It is difficult to watch the video of the various “town hall meetings” and constituent listening sessions that have taken place during the current congressional recess. The overwhelming feeling engendered by these scenes of screaming faces is a feeling of despair for the future of democracy itself. After all, town hall meetings hold an important place in our nation’s history as a symbol of the general public’s continuing participation in their own democratic government.
We are very far removed from the time when the residents of a small New England town could gather together on an occasional basis and make communal decisions that governed their daily lives. Today, members of congress are expected to use these forums to report back to their constituents, to answer questions and solicit concerns, and then to return to Washington, D.C. with a greater sense of the priorities of the voters. This is not exactly direct democracy in action, along the classic New England model, but it is the closest that most of us can claim to actually participating in the machinery of our own government.
At many of these town hall meetings, ostensibly intended to address the topic of health care reform, the proceedings have been anything but an exemplar of participatory democracy. I am not referring to the “exaggerations and extrapolations” of the pending health care reform legislation that some attendees and some Republican opponents of the bill have espoused. Trying to prove that something is a lie is like chasing your tail. The task of separating truth from fiction is simply a never ending part of the human condition. Nor am I particularly concerned over the shouting and the ill manners of many attendees. I cannot think of any period in our nation’s history when politeness was the norm in political debate.
Instead, my concern is with the future of democracy itself. In 1922, in his book Public Opinion, Walter Lippmann presented a pessimistic view of the public’s ability to govern itself through our nation’s democratic process. Three years later, he followed up his critique in the book The Phantom Public. If anything, the sequel held out even less hope for the meaningful participation of the general public in the shaping of the government policies that have such a dramatic impact on their lives.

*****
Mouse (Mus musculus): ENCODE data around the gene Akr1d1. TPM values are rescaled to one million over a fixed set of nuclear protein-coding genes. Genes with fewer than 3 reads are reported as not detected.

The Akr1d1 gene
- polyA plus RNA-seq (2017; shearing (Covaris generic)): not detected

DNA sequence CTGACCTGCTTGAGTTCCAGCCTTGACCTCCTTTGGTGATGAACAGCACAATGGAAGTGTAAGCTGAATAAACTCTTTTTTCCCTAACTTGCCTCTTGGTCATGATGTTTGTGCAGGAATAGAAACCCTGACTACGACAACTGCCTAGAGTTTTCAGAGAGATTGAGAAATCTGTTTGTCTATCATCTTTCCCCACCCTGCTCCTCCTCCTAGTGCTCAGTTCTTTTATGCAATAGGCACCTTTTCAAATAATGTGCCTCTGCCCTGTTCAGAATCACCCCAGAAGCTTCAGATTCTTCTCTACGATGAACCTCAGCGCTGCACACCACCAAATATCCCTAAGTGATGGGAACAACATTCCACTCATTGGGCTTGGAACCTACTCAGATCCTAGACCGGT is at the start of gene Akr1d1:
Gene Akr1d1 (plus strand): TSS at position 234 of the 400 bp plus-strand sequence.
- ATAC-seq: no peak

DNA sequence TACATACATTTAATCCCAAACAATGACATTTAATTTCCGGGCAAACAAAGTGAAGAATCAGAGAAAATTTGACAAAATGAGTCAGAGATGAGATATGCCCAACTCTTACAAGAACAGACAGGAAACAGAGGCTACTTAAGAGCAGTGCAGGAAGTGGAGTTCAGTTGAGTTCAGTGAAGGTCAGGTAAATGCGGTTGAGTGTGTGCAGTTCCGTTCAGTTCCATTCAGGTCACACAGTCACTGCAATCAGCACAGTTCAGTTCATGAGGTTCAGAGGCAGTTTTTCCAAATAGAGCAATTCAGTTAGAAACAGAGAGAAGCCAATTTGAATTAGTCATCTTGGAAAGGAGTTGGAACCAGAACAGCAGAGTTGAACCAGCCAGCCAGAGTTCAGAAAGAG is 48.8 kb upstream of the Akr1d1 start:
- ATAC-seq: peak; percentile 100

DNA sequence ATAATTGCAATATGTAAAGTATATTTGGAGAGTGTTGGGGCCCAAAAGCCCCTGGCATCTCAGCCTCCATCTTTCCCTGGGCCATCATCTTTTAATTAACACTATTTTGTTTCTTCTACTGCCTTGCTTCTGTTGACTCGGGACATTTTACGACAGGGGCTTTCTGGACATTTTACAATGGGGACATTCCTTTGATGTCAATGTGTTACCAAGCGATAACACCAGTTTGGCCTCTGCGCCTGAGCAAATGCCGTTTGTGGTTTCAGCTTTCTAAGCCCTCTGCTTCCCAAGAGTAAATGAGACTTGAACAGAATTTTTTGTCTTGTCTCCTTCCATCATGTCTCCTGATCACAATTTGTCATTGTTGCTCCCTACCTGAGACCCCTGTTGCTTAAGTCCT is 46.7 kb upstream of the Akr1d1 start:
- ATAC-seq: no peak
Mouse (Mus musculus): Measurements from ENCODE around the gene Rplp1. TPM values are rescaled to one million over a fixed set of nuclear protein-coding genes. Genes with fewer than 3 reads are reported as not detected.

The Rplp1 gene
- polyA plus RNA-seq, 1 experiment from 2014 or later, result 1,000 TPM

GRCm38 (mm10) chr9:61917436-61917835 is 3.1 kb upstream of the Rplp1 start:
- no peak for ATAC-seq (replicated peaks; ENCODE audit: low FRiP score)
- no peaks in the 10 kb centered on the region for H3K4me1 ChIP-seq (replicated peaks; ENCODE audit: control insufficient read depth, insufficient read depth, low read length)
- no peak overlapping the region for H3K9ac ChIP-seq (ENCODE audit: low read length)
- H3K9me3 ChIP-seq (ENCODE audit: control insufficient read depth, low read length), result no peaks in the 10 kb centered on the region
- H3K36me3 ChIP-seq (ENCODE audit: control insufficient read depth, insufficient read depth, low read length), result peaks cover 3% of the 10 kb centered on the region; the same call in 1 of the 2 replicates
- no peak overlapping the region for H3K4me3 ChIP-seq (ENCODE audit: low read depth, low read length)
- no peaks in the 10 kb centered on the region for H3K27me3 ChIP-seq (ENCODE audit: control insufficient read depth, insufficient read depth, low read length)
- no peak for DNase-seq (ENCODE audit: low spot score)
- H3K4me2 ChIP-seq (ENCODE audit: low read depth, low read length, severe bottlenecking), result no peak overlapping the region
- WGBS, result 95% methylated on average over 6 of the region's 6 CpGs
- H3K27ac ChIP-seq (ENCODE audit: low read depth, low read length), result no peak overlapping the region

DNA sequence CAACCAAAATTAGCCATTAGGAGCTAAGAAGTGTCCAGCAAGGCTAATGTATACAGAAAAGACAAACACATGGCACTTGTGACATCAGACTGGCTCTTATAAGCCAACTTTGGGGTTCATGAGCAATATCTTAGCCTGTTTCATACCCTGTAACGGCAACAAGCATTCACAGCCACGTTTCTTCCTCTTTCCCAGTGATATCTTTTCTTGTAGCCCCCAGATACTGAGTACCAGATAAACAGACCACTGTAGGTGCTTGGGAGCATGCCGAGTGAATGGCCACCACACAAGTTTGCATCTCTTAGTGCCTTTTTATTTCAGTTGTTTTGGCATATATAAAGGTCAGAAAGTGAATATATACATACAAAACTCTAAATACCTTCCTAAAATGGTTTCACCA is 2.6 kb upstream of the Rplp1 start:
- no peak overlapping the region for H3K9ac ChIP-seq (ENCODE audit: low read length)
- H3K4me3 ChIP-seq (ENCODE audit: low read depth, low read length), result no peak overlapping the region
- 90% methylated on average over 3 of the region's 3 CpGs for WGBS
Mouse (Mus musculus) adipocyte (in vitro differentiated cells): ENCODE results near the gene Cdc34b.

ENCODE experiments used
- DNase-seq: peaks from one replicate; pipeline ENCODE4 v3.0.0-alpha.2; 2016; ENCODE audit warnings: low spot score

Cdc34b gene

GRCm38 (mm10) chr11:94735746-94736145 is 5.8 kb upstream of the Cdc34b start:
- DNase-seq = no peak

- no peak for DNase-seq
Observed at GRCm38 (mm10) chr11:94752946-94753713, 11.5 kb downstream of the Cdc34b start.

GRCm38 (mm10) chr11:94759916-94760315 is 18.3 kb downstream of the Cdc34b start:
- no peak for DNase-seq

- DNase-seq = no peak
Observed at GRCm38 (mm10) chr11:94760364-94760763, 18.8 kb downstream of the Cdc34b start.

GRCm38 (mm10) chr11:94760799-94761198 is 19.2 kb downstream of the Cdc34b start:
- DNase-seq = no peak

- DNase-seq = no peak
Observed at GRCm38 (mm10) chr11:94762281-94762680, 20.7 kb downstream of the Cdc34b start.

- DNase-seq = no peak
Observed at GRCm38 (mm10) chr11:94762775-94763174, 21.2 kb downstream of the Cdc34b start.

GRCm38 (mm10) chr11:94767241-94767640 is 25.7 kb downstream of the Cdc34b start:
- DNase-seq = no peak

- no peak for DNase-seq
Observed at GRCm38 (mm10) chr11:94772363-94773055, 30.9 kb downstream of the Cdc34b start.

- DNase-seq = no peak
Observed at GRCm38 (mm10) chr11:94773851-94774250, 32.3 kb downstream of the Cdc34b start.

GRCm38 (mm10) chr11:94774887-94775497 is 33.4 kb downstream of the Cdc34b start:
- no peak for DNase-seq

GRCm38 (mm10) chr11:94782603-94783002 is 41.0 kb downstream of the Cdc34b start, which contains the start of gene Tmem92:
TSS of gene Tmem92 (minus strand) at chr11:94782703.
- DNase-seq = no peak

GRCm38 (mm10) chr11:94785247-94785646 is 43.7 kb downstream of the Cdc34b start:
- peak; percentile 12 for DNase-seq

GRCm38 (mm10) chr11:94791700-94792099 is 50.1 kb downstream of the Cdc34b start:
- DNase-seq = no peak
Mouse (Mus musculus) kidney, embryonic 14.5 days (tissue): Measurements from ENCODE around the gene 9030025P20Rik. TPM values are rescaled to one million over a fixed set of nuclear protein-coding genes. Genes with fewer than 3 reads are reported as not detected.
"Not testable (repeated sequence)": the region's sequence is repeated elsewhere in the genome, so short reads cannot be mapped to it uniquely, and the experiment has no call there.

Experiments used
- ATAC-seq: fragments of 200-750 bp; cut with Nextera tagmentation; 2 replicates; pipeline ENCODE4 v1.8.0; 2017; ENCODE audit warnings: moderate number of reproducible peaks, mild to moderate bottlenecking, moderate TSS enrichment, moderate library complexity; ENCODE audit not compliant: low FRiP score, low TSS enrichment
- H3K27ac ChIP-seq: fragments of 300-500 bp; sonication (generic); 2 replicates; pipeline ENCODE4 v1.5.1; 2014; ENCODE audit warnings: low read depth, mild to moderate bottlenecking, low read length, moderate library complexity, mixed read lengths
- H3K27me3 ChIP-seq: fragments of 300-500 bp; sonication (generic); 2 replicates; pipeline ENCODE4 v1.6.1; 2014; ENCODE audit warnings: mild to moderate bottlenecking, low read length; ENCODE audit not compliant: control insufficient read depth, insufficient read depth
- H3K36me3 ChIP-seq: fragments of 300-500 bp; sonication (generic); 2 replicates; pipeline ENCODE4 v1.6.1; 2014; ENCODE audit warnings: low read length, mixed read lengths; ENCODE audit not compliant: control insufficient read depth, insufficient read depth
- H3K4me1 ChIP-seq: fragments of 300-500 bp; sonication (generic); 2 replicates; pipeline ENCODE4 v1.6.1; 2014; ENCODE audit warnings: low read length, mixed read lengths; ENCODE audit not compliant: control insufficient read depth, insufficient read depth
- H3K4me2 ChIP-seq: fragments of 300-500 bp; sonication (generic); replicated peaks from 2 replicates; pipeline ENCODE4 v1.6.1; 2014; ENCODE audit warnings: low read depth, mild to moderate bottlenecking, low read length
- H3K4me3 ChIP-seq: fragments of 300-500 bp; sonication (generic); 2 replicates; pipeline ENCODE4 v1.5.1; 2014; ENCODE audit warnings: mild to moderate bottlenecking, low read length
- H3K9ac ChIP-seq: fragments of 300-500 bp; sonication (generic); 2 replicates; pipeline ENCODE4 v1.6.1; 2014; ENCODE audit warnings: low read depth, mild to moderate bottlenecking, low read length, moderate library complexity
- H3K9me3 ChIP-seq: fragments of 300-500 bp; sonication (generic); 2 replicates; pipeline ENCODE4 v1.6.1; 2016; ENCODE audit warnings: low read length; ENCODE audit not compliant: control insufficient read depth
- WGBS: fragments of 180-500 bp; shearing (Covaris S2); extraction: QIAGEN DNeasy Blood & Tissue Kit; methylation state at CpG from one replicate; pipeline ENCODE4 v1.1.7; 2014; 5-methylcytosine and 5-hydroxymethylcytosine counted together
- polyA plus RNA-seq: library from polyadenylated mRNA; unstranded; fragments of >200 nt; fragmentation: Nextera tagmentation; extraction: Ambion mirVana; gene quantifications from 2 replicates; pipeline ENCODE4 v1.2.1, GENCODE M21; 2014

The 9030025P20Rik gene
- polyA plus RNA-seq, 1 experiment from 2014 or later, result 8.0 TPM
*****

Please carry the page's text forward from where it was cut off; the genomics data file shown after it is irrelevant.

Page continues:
Ideologically, Walter Lippmann was a difficult person to pigeonhole. He began his journalistic career as an avowed liberal, and over his long life he supported and advised presidents of both political parties. After his death, his books were reprinted by the “Library of Conservative Thought.” He was Jewish, but he embraced the concept of natural law and wrote admiringly of the moral authority of Catholicism. Ronald Steel, in his magisterial biography Walter Lippmann and the American Century, points out the “deep vein of conservatism running through [Lippmann’s] brand of liberalism.” (Steel, p. 233).
Here is how Steel summarizes Lippmann’s central critique of the modern political process:
Political science [had previously] focused on how decisions were made – by political parties, voting, the branches of government. In Public Opinion, Lippmann went behind such mechanics to scrutinize the centerpiece of democratic theory: the ‘omnicompetent citizen.’ That theory assumed that the average citizen, being rational, could make intelligent judgments on public issues if presented with the facts. . . .
Now, however, [Lippmann] had to abandon that faith. . . . People see what they are looking for and what their education and experience have trained them to see. ‘We do not first see, and then define, we define first and then see,’ Lippmann wrote. Since no man can see everything, each creates for himself a reality that fits his experience, in effect a ‘pseudo environment’ that helps impose order on an otherwise chaotic world. . . .
Steel goes on to explain the connection that Lippmann made between his insights about human nature and the mechanical operation of the political process:
. . . For most people, the world had become literally ‘out of reach, out of sight, out of mind.’ This posed no serious problem in a small community where the decisions each citizen had to make rarely went beyond what he could directly experience. This was the world that the eighteenth-century fathers of democratic theory had written about. But modern man did not live in that world. He was being asked to make judgments about issues he could not possibly experience firsthand: the tariff, the military budget, questions of war and peace. What was reasonable in a Greek city-state was impossible in a modern technological society. The outside world had grown too big for the ‘self-centered man’ to grasp. This posed a political dilemma, for classic democracy ‘never seriously faced the problem which arises because the pictures inside people’s heads do not automatically correspond with the world outside.’ They did not correspond for a number of reasons—stereotyping, prejudice, propaganda. The result was to erode the whole foundation of popular government. . . .
. . . The Enlightenment conception of democracy—based on the assumption that every man had direct experience and understanding of the world around him—was totally inadequate to a mass society where men had contact with only a tiny part of the world on which they were being asked to make decisions. What was possible in an eighteenth-century rural community was unworkable in great cities.
Steel, pp. 180-182.